9. Austin Kaut, Penn State, Sr. G
History suggests non-offensive players have a tough time in the Tewaaraton race, as this list generally reflects, but Kaut should have as good a case as any. He’s a returning first-team All-American for an NCAA tournament team and the nation’s second-best defense, statistically, last year. All starters and key components on that unit return.

10. Niko Amato, Maryland, Sr. G
Amato arrived in College Park a student of former Terps and Team USA great, Hall of Famer goalie Brian Dougherty, and Amato earned a starting role as a freshman. Hard to believe he’s now a senior. With Maryland potentially relying on many freshmen on offense, the Terps will look to their defense, back-boned by Amato, for strength early in the season. It’s not out of the question that Amato comes up with some huge performances in big ACC matchups and reminds observers that he’s the guy who played in two national championship games the first two years of his collegiate career.

Also keep an eye on… 

Right on the bubble of the top 10:

11. Justin Ward, Loyola, Sr. A
12. Wells Stanwick, Johns Hopkins, Jr. A
13. Brandon Mangan, Yale, Sr. A
14. Joe Fletcher, Loyola, Sr. D
15. Brendan Fowler, Duke, Sr. FO
16. Joe LoCascio, Villanova, Sr. LSM
17. Derek Maltz, Syracuse, Sr. A
18. Jesse King, Ohio State, Jr. M
19. Kevin Massa, Bryant, Jr. FO
20. Miles Thompson, Albany, Sr. A

Who's your early Tewaaraton favorite for 2014? Did we miss any candidates? Leave a comment below or on our Facebook page and tweet us @LacrosseMag.

by Corey McLaughlin | LaxMagazine.com | Twitter | McLaughlin Archive

From a scheduled intrasquad indoor scrimmage in Denver later this week, to weekly pick-up box games starting on campus next week, to a visit from the coaching staff of the National Lacrosse League’s Minnesota Swarm, you could say the Notre Dame Fighting Irish are going clearly Canadian this fall.

While some prognosticators may be more interested in gauging how Notre Dame will fare in its first year in an even-stronger ACC conference -- with Duke, Maryland, North Carolina, Syracuse and Virginia -- it is more important for the Irish coaching staff to follow the on-field trends that can dictate wins and losses. And that, over the last decade or so in particular, has included the heavy influence of the indoor, or box, game on the field product in the United States.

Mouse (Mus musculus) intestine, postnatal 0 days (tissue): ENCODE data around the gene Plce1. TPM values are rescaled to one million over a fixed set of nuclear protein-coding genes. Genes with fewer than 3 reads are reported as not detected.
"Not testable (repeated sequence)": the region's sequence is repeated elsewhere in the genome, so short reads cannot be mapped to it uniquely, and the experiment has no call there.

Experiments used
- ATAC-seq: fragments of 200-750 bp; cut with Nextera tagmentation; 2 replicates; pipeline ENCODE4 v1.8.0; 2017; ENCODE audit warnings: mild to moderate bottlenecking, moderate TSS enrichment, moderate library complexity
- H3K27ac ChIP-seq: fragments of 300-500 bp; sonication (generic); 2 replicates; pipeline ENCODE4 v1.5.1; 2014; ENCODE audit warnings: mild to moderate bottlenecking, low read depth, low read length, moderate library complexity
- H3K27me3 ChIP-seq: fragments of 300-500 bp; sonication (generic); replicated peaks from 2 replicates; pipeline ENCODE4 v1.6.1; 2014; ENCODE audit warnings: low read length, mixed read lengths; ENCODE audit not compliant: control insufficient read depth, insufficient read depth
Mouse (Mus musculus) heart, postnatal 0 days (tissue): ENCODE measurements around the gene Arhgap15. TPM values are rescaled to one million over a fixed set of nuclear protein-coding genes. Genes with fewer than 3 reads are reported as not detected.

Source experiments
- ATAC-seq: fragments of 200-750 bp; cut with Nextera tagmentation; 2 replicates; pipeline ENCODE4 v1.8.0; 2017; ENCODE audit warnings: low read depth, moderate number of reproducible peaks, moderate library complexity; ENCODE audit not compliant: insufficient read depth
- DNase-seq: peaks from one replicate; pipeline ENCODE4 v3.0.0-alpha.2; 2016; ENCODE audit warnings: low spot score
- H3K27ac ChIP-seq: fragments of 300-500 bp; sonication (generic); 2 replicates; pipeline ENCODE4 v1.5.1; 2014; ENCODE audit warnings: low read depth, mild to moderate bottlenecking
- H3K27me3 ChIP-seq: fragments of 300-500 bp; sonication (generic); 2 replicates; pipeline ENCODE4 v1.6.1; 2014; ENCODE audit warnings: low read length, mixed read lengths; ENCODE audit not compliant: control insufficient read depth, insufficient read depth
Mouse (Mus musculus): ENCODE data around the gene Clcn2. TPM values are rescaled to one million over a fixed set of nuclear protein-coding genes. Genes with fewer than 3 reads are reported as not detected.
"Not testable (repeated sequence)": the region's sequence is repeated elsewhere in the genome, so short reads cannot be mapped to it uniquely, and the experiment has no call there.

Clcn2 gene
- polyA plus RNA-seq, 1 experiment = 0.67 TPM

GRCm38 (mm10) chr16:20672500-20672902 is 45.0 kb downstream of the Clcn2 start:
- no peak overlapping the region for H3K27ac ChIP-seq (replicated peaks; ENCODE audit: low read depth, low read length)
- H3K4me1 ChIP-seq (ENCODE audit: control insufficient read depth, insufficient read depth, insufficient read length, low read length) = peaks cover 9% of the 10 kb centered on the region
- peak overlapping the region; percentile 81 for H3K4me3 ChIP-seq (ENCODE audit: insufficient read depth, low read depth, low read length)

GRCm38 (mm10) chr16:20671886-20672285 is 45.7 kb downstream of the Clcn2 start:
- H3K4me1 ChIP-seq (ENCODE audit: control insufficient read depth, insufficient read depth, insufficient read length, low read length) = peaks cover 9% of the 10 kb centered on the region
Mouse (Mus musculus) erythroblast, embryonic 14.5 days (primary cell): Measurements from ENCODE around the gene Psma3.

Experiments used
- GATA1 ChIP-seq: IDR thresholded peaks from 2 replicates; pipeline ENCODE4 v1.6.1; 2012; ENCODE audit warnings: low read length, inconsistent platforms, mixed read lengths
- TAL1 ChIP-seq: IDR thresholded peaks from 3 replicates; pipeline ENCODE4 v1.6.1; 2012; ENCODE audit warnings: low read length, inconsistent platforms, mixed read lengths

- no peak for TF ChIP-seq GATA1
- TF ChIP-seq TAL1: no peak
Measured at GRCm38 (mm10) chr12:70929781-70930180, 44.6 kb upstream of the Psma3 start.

While Canadians going back to Stan Cockerton, the Gaits and Tom Marechek, for example, have impacted NCAA lacrosse before, the influence of indoor-trained players is now shown in depth and numbers. As noted by Paul Tutka of the US Box Lacrosse Association in this insightful piece, since 2008 no fewer than 24 percent of the top 50 goal-scorers (single season) in NCAA Division I have been Canadians, a big jump from single-digit percentages in the 2000s. Last year, 60 percent of the nation’s top 15 scorers were Canadian or Iroquois.


Picks or screens have become hallmarks of college offenses, as they long have been in the tighter quarters of box games. This spring, in addition to the ACC slate, Notre Dame will play two teams in the non-conference -- Denver and Ohio State -- that count multiple Canadians among their top contributors.

“What things do we see that we’re going to have to defend, as far as trends in other teams that we’re playing?” Notre Dame coach Kevin Corrigan said on the topic in an interview last week. “Increasingly, in the last couple years, you look at getting better in the two-man game, and understanding that it’s a lot different than it was eight years ago. [We want to] get a better appreciation for guys playing in space and guys playing in tight quarters as you see the influence of, call it box, call it Canadians, guys who bring a different skill set. We’re trying to incorporate that into our practices and preparation, both to become better at it ourselves and become better defending it.”

Notre Dame is in fall break this week, and the team will travel to Colorado on Thursday for a full slate of activities, among them an intrasquad indoor scrimmage and a traditional outdoor scrimmage with Air Force on Friday, which is on as scheduled despite the recent tragedy involving the family of Air Force coach Eric Seremet.

When the Irish return, their NCAA-allotted practice time will be finished, but members of the team will play weekly pick-up indoor games at the recreation center on campus. Box lacrosse is the latest addition to the team's annual O'Leary Cup competition that also features basketball, soccer and flag football in the November training period.

Earlier this fall, the Swarm staff visited South Bend, Ind., for a day. Swarm owner John Arlotta is a Notre Dame graduate and the Irish’s lacrosse complex is named Arlotta Stadium.

“A little indoor action won’t hurt,” said Notre Dame sophomore attackman Matt Kavanagh, who led the Irish with 48 points as a rookie last year and whose youth hockey background serves him well in box-styled offensive themes. “They put in a little circle offense and we’ve been doing that with two-man games and picks. I love it. The middle of the field is wide open. It’s pretty cool and opens up some space for our guys. I’m hoping that we use it this year as one of our sets.”

Not only the offense is focusing on box tactics. For every offensive set, there’s a defense aiming to stop it. It figures that the unit coordinated by assistant coach Gerry Byrne -- which finished 10th last season in Division I in scoring defense, breaking a streak of top-five results in each of the previous six seasons -- is at the forefront of two-man proficiency.